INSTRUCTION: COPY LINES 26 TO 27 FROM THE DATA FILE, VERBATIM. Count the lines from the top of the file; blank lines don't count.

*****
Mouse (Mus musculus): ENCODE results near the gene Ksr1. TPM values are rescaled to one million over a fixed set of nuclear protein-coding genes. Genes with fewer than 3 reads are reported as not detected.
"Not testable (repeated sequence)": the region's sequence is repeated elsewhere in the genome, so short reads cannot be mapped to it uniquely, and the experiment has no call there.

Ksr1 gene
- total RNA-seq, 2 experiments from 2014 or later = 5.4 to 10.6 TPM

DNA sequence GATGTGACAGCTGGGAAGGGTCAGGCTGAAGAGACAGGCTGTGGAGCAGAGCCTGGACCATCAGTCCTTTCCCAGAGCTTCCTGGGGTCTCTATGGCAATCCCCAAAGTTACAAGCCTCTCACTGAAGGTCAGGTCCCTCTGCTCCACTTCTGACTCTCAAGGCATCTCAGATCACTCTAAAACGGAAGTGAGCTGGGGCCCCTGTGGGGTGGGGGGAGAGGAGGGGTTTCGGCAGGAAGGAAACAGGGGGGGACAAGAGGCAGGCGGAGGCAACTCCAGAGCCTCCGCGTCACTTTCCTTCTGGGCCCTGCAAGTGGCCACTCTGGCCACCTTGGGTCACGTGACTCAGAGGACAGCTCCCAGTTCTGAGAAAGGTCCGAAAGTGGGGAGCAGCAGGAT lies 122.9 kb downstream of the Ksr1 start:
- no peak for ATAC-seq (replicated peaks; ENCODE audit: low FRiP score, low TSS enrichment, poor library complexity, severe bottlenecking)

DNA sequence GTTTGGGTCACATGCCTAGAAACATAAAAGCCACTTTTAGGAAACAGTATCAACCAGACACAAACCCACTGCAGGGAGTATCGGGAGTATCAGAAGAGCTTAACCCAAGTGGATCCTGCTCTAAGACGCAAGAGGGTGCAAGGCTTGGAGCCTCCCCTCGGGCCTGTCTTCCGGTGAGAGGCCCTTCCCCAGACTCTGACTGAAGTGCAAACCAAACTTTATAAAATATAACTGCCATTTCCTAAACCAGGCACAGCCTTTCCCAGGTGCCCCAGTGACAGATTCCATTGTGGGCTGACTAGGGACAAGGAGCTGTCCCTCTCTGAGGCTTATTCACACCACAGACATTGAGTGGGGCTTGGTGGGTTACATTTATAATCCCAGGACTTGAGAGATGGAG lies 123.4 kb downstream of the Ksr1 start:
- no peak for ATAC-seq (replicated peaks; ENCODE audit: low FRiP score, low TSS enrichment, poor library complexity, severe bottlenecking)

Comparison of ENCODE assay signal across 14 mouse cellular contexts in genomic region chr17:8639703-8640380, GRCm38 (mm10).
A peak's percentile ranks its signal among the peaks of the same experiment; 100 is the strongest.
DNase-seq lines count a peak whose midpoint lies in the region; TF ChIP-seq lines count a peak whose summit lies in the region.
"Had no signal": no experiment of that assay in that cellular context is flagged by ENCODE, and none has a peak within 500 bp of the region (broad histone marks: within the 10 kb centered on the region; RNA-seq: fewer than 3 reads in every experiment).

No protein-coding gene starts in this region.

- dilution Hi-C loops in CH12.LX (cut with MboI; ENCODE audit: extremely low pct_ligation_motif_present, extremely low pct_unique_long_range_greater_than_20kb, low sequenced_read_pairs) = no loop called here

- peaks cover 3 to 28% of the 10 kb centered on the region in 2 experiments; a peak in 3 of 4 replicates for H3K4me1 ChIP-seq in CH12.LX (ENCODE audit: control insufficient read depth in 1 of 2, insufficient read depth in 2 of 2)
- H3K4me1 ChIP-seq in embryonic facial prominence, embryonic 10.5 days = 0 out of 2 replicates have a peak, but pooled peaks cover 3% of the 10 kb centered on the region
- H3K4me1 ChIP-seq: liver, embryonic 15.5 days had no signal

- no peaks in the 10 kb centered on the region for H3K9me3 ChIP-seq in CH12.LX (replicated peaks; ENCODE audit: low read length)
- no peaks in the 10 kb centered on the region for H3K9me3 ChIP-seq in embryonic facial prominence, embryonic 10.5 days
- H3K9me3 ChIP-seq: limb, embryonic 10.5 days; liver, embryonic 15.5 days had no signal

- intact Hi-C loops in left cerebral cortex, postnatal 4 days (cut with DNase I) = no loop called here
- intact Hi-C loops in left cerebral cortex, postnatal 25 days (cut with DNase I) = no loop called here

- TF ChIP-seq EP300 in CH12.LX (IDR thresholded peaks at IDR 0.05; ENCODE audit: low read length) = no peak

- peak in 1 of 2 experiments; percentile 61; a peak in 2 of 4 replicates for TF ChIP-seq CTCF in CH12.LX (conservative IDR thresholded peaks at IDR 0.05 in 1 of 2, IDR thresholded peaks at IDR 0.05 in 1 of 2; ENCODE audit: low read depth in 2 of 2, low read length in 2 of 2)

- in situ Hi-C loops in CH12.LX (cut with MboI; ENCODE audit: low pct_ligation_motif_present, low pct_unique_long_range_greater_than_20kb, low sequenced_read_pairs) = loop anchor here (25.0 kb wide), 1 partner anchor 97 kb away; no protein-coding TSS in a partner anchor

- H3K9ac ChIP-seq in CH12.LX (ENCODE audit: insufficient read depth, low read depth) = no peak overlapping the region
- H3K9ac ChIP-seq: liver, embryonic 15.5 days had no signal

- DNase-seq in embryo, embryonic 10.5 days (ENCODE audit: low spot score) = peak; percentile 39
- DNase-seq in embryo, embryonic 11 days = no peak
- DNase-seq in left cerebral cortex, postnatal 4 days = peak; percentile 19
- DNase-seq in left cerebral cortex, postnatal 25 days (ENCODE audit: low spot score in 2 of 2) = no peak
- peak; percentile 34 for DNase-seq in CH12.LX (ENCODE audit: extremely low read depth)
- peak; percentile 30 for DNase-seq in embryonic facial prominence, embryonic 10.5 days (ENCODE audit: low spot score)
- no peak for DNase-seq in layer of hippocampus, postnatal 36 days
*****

- H3K9ac ChIP-seq in CH12.LX (ENCODE audit: insufficient read depth, low read depth) = no peak overlapping the region
- H3K9ac ChIP-seq: liver, embryonic 15.5 days had no signal